July 28, 2014

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Pressure time: Browns know what’s at stake though few have been there before

CLEVELAND — Derek Anderson is new to this. So are Braylon Edwards and Kellen Winslow. The starting secondary, too.
The Browns stand on the brink of the playoffs, needing a win today over Buffalo and a Tennessee loss at Kansas City to reach the postseason for the first time since 2002. The only holdovers are guard Ryan Tucker, linebacker Andra Davis, kicker Phil Dawson, defensive end Orpheus Roye and backup tight end Steve Heiden.
“I haven’t been a part of it,” cornerback Leigh Bodden said. “It’s exciting.”
As the excitement builds, so does the pressure. The Browns (8-5) control their playoff destiny and are a 51/2-point favorite to beat Buffalo (7-6) — and most of their key contributors have never felt the weight of expectations at this level.
Anderson, the biggest reason for the turnaround this season, has come back to earth after an otherworldly start, but still ranks among the league leaders in touchdowns and yards. A young team in unfamiliar territory will surely look to the quarterback for comfort.
“He’s handled the pressure to this point, so that makes me believe that he can handle whatever pressure is coming,” coach Romeo Crennel said.
Crennel pointed to Anderson’s five-touchdown day when he was given the starting job in Week 2 as proof. He also said Anderson’s personality is an asset.
“He doesn’t have the shakes. He isn’t all tight,” Crennel said. “But he knows it’s important and he knows it’s serious.”
Anderson was asked a serious question about what he does on a Sunday morning to deal with the pressure.
“I get up and have some coffee,” he said.
When the question was asked again, Anderson got about as serious as he can get.
“The biggest thing is staying yourself,” he said. “When other guys see you getting flustered, then they get flustered. I try to keep it light with them. You’re breeding confidence through yourself to them.”
A supportive, raucous crowd should help. The Browns have won five straight along the lake and have the chance to win seven home games in a season (the 49ers visit in the finale) for the first time in franchise history.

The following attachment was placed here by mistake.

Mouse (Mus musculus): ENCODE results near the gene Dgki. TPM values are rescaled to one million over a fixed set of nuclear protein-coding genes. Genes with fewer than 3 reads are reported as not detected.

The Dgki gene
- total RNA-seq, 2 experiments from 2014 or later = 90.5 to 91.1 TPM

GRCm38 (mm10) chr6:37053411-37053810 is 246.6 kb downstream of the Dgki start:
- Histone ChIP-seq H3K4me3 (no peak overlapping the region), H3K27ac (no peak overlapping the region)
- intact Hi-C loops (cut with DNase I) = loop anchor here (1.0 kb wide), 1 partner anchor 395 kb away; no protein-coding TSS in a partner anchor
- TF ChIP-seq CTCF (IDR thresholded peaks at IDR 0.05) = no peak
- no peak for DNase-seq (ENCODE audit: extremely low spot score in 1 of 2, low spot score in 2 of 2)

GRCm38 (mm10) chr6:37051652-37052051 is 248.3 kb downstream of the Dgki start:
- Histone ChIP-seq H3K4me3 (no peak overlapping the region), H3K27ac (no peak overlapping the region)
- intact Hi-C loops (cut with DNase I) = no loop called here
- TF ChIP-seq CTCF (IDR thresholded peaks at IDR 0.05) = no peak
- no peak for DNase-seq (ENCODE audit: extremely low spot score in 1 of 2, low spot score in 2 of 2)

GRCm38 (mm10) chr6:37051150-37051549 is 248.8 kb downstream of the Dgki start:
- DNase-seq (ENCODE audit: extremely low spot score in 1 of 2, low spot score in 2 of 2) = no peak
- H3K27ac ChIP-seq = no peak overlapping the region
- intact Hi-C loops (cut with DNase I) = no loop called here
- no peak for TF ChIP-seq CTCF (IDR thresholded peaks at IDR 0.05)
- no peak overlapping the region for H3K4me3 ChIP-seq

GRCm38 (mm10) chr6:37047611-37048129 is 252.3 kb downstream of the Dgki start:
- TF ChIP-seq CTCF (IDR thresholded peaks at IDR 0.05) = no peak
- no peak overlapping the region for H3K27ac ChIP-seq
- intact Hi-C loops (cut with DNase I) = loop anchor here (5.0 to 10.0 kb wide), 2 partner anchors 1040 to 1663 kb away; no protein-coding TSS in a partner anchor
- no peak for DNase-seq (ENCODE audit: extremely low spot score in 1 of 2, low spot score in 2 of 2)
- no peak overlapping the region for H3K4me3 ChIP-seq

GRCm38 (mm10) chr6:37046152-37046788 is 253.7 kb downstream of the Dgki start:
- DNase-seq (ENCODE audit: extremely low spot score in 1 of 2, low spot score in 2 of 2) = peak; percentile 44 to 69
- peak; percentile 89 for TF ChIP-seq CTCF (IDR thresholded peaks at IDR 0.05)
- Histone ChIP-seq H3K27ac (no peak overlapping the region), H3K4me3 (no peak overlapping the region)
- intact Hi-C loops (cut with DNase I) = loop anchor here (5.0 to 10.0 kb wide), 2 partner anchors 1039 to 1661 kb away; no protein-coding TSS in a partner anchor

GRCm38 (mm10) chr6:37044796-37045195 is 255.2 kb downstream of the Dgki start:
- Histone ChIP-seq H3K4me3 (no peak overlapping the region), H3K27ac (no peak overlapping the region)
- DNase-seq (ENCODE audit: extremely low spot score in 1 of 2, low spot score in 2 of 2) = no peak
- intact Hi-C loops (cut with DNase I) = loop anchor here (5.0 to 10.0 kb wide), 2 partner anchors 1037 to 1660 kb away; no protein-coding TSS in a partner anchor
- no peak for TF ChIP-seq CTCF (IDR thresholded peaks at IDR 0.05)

“Playing at home this year has been phenomenal,” Edwards said. “The fans have given us a lot of energy. A lot of plays that we’ve made have been off their spark.”
The fans should be in full voice for the biggest home game since the Browns beat Atlanta in the 2002 finale.
“The city deserves this,” said receiver and Northeast Ohio native Joe Jurevicius, wearing an Indians hat and a Browns sweatshirt.
Jurevicius is one of a handful of free agents signed to bring veteran leadership and playoff experience to a franchise that had forgotten how to win. Running back Jamal Lewis also fits the bill, and could be counted on heavily in the wintry weather.
“I love playing at home,” he said. “I love the fans here. They are totally different. We owe a lot of our success to our fans.”
Davis was a rookie reserve in 2002 and assumed reaching the postseason was just a part of life in the NFL. Five years later he’s desperate to get back.
“It’s definitely a lot of fun to be in the situation we’re in,” he said.
The Bills are nearly as surprising a playoff contender as the Browns. They lost their first three games, turned to a rookie quarterback, have the 28th-ranked offense and 30th-ranked defense and have 13 players on injured reserve.
Four of Buffalo’s wins have come against the Jets (3-10) and Dolphins (0-13) and it hasn’t beaten a team that currently has a winning record. But the Bills are just a win over the Browns from being tied for the second AFC wild-card spot.
“You have two teams with similar records, they are neck and neck and both teams will be fighting for their lives,” Crennel said. “It should be one of those knock-down, drag-out kinds of games.”
And it may be played in constant snow and 20 mph winds. That could reduce the impact of the pass — a disadvantage for the Browns, who rank 11th in passing offense, compared with 28th for the Bills – and increase the importance of special teams.
“I’m pumped up,” returner Joshua Cribbs said. “It’s a challenge for me. It’s going to be a field-position game.”
The Browns haven’t controlled their playoff destiny this late in the season since returning in 1999. When they made it as a wild card under Butch Davis in 2002, they needed a lot of help on the final day. Tucker said that’s part of the reason this season is more fun.
“We had to have a miracle from God almost to get in, and it happened,” he said. “I’m enjoying this season. I’m proud to be a Brown. It’s exciting.”
It’ll be even more exciting if they’re able to handle the pressure.
Contact Scott Petrak at 329-7135 or spetrak@chroniclet.com.